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Am J Hum Genet. 2012 Dec 7;91(6):1073-81. doi: 10.1016/j.ajhg.2012.10.017. Epub 2012 Nov 21.

Mutations in DDHD2, encoding an intracellular phospholipase A(1), cause a recessive form of complex hereditary spastic paraplegia.

Author information

1
Department of Human Genetics 855, Radboud University Nijmegen Medical Centre, PO box 9101, 6500 HB Nijmegen, The Netherlands.

Abstract

We report on four families affected by a clinical presentation of complex hereditary spastic paraplegia (HSP) due to recessive mutations in DDHD2, encoding one of the three mammalian intracellular phospholipases A(1) (iPLA(1)). The core phenotype of this HSP syndrome consists of very early-onset (<2 years) spastic paraplegia, intellectual disability, and a specific pattern of brain abnormalities on cerebral imaging. An essential role for DDHD2 in the human CNS, and perhaps more specifically in synaptic functioning, is supported by a reduced number of active zones at synaptic terminals in Ddhd-knockdown Drosophila models. All identified mutations affect the protein's DDHD domain, which is vital for its phospholipase activity. In line with the function of DDHD2 in lipid metabolism and its role in the CNS, an abnormal lipid peak indicating accumulation of lipids was detected with cerebral magnetic resonance spectroscopy, which provides an applicable diagnostic biomarker that can distinguish the DDHD2 phenotype from other complex HSP phenotypes. We show that mutations in DDHD2 cause a specific complex HSP subtype (SPG54), thereby linking a member of the PLA(1) family to human neurologic disease.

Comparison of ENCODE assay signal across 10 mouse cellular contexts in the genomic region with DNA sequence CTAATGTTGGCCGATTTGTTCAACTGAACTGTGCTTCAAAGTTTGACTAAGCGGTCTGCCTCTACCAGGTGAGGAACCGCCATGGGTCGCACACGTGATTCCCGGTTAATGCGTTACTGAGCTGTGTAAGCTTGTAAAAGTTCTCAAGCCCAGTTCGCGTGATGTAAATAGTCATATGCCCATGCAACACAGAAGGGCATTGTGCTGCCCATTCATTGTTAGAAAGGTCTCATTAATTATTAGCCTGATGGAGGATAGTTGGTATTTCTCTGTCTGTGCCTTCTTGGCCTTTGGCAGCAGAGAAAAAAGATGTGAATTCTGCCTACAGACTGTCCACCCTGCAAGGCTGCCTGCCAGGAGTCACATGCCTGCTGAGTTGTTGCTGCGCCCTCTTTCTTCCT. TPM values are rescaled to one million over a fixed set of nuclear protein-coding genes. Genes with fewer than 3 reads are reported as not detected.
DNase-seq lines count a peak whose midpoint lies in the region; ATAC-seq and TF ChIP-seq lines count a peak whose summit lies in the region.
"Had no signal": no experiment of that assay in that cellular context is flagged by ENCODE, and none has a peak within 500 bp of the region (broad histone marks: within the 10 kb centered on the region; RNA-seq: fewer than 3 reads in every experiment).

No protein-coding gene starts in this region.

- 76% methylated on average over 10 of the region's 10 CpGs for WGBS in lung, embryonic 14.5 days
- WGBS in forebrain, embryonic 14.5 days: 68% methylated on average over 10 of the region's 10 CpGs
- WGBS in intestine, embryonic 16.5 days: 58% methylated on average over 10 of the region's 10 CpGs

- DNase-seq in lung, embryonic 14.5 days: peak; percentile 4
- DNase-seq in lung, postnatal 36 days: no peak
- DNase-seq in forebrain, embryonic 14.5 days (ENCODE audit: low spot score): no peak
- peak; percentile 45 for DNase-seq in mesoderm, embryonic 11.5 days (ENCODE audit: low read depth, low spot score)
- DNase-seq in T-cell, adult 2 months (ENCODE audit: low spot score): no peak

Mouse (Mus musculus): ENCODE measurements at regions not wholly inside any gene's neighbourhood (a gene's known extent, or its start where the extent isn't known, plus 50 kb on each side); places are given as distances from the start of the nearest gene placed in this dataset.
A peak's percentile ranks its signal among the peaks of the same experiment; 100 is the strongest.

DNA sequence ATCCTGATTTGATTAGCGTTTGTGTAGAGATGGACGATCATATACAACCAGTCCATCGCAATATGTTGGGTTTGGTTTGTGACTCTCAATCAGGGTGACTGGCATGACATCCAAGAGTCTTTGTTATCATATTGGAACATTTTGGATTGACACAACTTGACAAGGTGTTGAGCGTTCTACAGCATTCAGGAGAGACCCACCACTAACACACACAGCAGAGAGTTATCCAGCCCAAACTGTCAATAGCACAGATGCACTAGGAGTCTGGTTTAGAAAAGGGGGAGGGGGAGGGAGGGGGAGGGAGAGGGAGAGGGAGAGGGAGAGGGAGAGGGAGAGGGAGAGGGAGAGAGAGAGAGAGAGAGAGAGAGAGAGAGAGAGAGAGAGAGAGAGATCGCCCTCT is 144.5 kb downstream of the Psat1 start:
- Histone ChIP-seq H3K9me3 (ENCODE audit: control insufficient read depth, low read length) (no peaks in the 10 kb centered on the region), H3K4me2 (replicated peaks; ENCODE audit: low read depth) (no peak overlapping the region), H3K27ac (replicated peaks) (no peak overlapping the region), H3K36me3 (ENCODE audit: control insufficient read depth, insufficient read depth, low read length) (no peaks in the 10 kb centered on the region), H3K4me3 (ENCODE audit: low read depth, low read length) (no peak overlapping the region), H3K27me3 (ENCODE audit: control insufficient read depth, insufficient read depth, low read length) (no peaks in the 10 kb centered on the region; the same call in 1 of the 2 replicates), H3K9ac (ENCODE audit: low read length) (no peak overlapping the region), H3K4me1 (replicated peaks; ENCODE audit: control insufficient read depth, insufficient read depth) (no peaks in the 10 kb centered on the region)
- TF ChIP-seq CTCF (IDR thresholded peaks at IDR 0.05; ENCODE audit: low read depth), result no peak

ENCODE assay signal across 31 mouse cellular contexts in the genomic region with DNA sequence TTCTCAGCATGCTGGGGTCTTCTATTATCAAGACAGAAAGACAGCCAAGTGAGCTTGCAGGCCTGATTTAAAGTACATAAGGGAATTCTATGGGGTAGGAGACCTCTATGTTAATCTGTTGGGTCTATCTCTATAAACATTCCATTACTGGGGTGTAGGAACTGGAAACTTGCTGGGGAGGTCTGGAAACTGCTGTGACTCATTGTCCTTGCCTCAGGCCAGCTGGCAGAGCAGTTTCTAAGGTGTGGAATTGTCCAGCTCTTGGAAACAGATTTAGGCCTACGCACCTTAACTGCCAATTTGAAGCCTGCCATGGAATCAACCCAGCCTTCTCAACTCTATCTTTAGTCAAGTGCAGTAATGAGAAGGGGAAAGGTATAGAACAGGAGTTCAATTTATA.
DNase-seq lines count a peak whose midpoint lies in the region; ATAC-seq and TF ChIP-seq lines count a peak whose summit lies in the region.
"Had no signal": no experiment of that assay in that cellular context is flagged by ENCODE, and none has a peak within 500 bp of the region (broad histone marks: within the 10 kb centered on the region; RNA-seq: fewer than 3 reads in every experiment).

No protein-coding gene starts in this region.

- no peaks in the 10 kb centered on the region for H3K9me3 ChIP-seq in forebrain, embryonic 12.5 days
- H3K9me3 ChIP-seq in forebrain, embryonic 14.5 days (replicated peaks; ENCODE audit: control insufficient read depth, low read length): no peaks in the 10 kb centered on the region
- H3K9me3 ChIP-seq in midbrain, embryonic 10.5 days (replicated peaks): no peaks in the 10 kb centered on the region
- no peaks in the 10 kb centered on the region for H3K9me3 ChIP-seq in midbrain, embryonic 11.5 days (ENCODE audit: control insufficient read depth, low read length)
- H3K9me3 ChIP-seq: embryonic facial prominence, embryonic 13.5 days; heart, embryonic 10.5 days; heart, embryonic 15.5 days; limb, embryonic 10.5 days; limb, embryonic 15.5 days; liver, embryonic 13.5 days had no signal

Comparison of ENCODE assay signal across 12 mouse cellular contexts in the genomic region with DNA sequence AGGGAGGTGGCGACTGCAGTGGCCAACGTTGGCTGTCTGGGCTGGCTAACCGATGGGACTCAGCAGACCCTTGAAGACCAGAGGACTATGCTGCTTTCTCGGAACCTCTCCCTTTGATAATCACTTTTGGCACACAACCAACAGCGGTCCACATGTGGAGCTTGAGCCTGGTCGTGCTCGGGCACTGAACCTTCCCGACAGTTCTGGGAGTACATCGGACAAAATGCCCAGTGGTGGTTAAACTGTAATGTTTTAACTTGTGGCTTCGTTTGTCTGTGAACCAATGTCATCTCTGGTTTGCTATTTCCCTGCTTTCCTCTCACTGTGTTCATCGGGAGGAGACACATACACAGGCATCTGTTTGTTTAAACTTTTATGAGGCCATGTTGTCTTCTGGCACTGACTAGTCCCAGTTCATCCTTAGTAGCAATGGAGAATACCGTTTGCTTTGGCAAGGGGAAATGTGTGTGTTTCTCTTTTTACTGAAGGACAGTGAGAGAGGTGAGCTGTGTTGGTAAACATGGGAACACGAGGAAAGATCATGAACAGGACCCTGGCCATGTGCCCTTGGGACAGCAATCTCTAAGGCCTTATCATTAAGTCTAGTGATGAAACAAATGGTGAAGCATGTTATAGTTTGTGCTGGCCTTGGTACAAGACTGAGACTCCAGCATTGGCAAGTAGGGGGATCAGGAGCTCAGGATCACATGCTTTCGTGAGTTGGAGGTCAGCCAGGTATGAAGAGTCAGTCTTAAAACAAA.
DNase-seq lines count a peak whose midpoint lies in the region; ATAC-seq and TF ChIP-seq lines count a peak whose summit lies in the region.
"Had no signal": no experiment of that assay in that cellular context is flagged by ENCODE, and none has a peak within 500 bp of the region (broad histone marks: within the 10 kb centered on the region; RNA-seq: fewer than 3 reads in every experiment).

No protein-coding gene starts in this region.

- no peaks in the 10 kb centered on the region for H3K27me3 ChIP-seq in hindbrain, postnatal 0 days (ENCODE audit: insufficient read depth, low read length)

PMID:
23176823
PMCID:
PMC3516595
DOI:
10.1016/j.ajhg.2012.10.017
[Indexed for MEDLINE]
Free PMC Article

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